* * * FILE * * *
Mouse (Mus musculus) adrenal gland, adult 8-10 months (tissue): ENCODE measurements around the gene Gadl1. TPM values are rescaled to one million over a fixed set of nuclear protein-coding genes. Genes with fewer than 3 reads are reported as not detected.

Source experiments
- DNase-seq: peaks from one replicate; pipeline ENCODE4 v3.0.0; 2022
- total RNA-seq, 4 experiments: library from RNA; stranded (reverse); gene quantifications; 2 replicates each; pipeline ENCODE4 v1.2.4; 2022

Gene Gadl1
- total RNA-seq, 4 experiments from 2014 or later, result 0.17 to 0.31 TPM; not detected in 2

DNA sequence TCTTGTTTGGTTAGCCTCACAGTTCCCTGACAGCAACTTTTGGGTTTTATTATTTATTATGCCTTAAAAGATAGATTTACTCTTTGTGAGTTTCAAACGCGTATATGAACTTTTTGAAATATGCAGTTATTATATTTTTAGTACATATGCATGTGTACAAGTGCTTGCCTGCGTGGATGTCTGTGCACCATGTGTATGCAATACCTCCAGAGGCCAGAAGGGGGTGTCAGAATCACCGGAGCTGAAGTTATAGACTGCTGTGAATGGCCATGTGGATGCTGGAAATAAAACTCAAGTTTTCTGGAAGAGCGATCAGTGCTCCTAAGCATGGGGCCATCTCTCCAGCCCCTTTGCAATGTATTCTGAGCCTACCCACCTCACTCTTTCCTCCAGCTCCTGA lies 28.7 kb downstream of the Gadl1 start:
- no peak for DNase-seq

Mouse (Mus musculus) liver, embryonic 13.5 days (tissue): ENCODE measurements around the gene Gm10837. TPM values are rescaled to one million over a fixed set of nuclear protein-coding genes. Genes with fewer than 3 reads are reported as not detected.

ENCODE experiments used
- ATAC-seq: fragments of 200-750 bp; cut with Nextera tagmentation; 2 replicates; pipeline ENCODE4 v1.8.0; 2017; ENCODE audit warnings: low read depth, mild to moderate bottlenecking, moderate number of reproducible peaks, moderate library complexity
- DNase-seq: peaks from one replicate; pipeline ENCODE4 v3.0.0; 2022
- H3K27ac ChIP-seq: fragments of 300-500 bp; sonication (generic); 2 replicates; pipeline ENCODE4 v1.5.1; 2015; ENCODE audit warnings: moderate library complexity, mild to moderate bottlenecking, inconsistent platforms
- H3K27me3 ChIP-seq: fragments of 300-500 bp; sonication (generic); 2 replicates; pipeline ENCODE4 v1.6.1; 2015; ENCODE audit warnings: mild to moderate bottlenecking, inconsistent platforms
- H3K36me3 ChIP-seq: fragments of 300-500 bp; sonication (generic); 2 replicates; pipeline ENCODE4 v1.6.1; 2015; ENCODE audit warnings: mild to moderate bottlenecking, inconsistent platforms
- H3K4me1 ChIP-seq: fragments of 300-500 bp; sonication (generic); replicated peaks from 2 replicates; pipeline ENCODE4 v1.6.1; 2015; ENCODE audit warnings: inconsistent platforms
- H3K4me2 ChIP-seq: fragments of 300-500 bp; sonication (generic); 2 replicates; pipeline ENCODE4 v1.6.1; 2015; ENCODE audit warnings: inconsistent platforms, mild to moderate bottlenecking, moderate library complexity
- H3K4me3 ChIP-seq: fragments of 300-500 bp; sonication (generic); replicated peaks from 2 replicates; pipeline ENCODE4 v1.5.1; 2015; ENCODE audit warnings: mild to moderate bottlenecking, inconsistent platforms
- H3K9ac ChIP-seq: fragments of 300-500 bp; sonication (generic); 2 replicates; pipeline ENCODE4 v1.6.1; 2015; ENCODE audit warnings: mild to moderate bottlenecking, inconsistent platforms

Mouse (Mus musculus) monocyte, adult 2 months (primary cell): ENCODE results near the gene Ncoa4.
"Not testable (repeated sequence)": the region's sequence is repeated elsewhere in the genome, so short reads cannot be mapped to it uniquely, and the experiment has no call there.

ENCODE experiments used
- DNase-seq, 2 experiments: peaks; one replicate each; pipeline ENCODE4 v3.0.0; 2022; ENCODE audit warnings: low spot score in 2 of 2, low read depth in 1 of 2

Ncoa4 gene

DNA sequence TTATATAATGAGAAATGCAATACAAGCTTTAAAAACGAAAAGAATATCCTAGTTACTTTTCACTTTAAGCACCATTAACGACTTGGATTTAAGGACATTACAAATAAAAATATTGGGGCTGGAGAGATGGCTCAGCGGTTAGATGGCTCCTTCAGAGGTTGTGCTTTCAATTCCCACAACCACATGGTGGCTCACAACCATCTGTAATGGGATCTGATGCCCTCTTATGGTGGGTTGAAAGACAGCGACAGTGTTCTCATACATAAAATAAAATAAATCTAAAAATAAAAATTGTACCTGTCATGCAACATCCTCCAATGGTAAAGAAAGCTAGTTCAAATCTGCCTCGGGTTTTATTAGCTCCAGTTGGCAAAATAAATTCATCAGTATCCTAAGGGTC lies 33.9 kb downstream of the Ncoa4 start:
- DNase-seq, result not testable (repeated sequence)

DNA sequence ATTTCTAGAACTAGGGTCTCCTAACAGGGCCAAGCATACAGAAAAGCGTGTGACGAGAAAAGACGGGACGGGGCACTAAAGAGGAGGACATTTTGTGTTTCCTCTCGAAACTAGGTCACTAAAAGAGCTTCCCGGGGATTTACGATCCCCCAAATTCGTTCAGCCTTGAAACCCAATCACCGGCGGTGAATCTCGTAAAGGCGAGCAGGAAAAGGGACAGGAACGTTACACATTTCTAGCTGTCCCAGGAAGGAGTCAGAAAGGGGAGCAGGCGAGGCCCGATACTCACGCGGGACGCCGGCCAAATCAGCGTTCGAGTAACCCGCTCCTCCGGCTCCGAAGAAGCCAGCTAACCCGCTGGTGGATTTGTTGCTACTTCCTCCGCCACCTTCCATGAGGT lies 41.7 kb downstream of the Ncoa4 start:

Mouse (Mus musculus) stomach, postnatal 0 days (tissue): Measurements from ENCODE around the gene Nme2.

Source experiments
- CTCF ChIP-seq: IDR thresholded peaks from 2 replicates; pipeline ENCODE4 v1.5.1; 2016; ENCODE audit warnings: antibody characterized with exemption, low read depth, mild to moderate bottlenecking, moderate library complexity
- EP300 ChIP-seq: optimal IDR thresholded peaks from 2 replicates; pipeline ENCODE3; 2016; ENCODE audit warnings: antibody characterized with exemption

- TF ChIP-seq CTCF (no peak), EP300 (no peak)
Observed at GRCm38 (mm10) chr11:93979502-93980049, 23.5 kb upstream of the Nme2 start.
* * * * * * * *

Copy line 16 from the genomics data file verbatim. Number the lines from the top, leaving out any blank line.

- H3K4me1 ChIP-seq: fragments of 300-500 bp; sonication (generic); replicated peaks from 2 replicates; pipeline ENCODE4 v1.6.1; 2015; ENCODE audit warnings: inconsistent platforms